For those of you who are on the fence about the Apple Watch, you might want to wait for the next-gen, rumored to be coming out in April. On the other hand, it works pretty good now, so I’m going to recount my morning and tell you how it works even when you don’t have your phone with you:
This morning my watch was on its dock on my nightstand. It’s a pretty nice dock, as it holds the watch up, charging it (the charger is fished through the stand) and makes it feel like it really is an alarm clock. The alarm went off at 6:00am and I tapped the watch face and rolled out of bed. I took the watch and put it on my wrist and tugged the loop band and adjusted it tight because I was going to take a walk. I got the rest of my workout outfit on and stuffed my iPhone 6s plus in the right side pocket of my sweatpants.
I looked at the watch at this point and noting the temperature in the top left corner of the watch face, saw that it was 23 degrees F. I said to myself that I probably ought to fish out my bright orange windbreaker to wear outside my fleece top. I then stepped out my front door, started the activity app for a walk, and began my circuit around the neighborhood.
It was a beautiful morning and several times as I could look east over Boston in that pre-dawn time, with the sky a pink glow from the impending sunrise, I argued with myself if I should take a picture. I decided that that pre-sunrise glow was just for me (sorry). About half way through my timed walk, the watch buzzed at me to let me know it. Then a few minutes later as I crossed a mile, it buzzed me again to mark that distance. I continue to trudge back up the hill through the slush and ice. The sun had yet to appear behind me, but the sky was no longer dark it was a turned light blue. About 2 blocks from my home, the watch buzzed again. I had been at this walk longer than the previous one recorded
I approached my home and when I got to my doorway, I turned my wrist to wake the watch face and ended the workout, then saved it (sometimes I forget this). I proceeded to get ready by showering and dressing and got my things together to depart for work. When I got to the bottom of the stairs, I placed my phone on a piece of furniture in our foyer and pulled my coat, hat and gloves out of the closet. I placed the gloves on top of the phone. I grabbed my gloves after adjusting my hat and went out the door.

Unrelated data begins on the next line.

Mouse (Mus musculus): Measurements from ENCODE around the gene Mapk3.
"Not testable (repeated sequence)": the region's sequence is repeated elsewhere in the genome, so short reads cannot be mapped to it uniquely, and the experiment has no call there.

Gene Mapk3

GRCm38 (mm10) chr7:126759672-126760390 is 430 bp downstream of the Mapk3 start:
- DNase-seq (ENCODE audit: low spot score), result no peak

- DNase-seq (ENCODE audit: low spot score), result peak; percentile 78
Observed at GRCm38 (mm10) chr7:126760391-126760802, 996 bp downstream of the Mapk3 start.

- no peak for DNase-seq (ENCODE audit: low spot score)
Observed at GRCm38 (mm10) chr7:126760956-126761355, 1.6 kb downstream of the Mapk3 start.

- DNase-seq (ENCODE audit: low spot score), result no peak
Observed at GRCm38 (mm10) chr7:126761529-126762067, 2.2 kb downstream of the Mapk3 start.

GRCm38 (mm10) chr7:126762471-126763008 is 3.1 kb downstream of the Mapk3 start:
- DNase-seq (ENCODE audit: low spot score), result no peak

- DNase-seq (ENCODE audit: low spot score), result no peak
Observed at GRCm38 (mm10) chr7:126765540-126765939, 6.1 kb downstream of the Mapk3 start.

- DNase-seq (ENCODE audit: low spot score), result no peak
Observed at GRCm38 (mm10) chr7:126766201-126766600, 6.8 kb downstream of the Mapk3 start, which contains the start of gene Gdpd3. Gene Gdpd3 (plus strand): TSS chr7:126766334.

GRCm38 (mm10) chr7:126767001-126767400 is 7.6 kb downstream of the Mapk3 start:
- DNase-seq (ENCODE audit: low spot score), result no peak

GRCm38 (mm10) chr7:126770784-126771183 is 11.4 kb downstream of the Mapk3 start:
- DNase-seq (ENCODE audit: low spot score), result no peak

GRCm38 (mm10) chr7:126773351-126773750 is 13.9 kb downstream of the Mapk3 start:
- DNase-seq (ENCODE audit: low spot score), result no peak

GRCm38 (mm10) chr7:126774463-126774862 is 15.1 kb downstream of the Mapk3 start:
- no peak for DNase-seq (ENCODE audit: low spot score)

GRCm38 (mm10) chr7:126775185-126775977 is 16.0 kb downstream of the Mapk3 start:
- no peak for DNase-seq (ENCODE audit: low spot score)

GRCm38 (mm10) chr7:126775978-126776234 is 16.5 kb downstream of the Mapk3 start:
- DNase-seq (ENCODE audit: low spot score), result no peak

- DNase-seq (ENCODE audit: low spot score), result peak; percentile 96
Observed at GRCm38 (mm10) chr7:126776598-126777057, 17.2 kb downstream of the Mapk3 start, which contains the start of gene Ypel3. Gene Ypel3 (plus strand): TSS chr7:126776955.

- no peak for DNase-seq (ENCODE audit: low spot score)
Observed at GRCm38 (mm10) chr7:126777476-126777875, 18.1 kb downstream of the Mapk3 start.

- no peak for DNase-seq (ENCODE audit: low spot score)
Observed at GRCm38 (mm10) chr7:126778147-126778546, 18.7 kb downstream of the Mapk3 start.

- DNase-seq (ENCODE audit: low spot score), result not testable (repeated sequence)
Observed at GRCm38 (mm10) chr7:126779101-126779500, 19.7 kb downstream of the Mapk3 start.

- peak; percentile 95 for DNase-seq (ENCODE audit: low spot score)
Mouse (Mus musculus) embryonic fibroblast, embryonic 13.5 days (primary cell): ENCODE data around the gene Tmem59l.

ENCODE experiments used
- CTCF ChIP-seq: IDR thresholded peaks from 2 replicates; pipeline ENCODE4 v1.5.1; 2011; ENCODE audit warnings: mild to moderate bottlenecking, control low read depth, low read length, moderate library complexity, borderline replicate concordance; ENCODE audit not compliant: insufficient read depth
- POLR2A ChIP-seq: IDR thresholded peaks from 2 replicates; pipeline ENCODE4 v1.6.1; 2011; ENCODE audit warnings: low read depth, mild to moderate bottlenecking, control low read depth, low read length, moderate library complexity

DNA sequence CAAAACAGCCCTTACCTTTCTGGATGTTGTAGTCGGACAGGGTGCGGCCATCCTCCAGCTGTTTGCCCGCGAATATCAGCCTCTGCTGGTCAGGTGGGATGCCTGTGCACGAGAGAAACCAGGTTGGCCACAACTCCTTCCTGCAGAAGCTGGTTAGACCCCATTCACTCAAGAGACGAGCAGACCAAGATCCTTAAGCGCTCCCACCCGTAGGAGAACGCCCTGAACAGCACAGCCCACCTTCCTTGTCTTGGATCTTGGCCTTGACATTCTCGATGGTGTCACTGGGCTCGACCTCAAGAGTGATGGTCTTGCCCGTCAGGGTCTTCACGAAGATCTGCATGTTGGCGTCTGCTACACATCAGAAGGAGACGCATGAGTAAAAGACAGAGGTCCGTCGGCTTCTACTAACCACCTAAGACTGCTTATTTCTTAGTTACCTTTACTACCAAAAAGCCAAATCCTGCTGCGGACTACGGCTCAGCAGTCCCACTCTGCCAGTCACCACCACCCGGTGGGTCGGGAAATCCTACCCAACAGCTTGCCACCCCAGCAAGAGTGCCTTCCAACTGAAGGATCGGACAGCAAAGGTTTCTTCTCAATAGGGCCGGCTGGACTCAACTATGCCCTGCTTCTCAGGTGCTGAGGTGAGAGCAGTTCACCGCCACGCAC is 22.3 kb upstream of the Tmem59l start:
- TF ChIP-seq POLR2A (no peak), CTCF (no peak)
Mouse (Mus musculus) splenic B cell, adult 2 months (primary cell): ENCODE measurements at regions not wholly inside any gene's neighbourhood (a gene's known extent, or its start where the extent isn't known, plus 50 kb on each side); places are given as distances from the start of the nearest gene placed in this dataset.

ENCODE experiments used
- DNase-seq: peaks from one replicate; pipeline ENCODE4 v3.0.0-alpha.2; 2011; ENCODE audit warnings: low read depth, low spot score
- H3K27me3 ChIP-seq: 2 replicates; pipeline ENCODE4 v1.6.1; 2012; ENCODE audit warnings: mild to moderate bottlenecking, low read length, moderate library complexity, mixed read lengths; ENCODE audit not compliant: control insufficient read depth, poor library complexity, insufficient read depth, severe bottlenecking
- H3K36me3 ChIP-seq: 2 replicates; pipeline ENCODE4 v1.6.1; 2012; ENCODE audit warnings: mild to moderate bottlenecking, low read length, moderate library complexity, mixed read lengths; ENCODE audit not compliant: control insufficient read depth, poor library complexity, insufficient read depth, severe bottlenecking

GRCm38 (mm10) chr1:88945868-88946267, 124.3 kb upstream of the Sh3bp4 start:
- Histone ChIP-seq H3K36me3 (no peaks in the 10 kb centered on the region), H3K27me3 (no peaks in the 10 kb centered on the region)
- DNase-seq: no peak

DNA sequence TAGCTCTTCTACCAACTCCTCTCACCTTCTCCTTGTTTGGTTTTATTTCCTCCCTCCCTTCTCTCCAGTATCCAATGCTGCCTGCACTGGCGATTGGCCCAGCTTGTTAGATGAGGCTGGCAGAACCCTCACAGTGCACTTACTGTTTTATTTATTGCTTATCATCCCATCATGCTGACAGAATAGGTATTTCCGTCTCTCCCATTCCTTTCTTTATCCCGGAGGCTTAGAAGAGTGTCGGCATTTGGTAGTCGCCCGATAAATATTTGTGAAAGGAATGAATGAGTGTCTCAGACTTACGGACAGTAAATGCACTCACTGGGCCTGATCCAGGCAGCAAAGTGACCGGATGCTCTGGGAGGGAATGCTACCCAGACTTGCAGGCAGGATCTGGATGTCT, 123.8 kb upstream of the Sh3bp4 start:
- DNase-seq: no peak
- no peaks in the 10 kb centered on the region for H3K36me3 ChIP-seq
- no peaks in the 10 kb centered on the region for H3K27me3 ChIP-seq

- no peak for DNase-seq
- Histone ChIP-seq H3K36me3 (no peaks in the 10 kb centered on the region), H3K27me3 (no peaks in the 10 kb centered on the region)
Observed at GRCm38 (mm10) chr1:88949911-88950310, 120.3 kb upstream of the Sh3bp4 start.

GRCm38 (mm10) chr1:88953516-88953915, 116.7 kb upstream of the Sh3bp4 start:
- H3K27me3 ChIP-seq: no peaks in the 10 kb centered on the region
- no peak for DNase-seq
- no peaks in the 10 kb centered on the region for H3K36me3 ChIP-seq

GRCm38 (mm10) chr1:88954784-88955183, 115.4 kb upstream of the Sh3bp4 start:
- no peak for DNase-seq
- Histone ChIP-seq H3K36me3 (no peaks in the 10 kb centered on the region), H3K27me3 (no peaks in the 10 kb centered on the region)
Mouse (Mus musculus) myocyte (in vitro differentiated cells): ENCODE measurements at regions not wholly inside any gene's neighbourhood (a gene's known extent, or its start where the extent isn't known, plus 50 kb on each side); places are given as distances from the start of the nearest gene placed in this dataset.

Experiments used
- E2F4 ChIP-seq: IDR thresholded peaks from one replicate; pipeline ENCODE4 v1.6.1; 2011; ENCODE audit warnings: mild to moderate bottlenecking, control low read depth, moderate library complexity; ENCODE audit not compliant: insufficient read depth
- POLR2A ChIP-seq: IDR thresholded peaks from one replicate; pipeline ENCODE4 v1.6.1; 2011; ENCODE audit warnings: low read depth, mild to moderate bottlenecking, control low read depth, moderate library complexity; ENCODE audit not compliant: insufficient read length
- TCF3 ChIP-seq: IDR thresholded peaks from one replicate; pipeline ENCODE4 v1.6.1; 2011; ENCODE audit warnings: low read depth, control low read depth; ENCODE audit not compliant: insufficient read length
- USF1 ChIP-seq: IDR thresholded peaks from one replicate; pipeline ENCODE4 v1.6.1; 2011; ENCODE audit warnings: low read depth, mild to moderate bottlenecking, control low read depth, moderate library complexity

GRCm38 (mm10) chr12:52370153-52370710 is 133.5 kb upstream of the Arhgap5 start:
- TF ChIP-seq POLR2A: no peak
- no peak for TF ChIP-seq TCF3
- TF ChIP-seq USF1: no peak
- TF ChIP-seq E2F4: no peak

I drove toward work and stopped at a Starbucks for a cup of coffee on the way as I was slightly on the earlier side and didn’t want to start my formal day just yet. I went in and paid with my watch and sat down to read a chapter of “Baudolino” by Umberto Eco, which I’ve been working through in short spurts this month over coffee about a chapter at a time. I wanted to quickly check my email, and went to grab my phone and it wasn’t there. Hmmm…I looked at the watch, flicked up the status screen and saw that I was connected to the cloud via a familiar network, but I wasn’t sure if I was connected to my phone. I pinged my phone in hopes that it was somewhere in my coat or maybe I had left it on the counter or something. Nope. I walked back out to my car looked around and didn’t see it. I looked at the watch and now it was telling me that I was no longer connected to a network AND I was not connected to the phone. This was curious. I figured out at that point I must have left it at home. I went back into the Starbucks and had a few more sips of the coffee and then got myself upset. I needed a phone so that I could get phone calls. I remembered that I had my “work” phone on my desk (I forward my calls to my personal phone…I use the work iPhone 5s when I travel out of the country). Driving back home was out of the question because that would be into the main traffic going south on Rt 3. I’d never be back in the office at the start of the day. So I started driving the 2 miles to work from the Starbucks.
As I’m driving, my watch buzzes me. I turn my wrist and see that I’m receiving a message from my wife saying that I left my 6s+ as home. I got a message? Oh of course, my Audi has internet connectivity and that is a familiar network for the watch. So I tapped reply and dictated a message acknowledging that I forgot it and then tapped it to send as text. Now that was pretty cool because that was the first time my watch and iPhone were separated by a significant distance but this was the first time the watch still was able to function within iCloud functionality.
I got to work. I was still a bit upset because I knew that at work, in a protected network, the watch wouldn’t connect. Then I remembered that the work iPhone could also be a hotspot. So I went in, reversed the call forwarding between the phones and then turned on the hotspot. Now my watch, while not connected to its primary iPhone, was still able to be connected.
This was all very cool to me. If the subsequent watch (and watchOS update) allows more capability independently of the phone, I’d say we are on the verge of a very useful device.
The main limitation, battery life, will still be a hindrance, but connectivity isn’t now and will be less so in the future.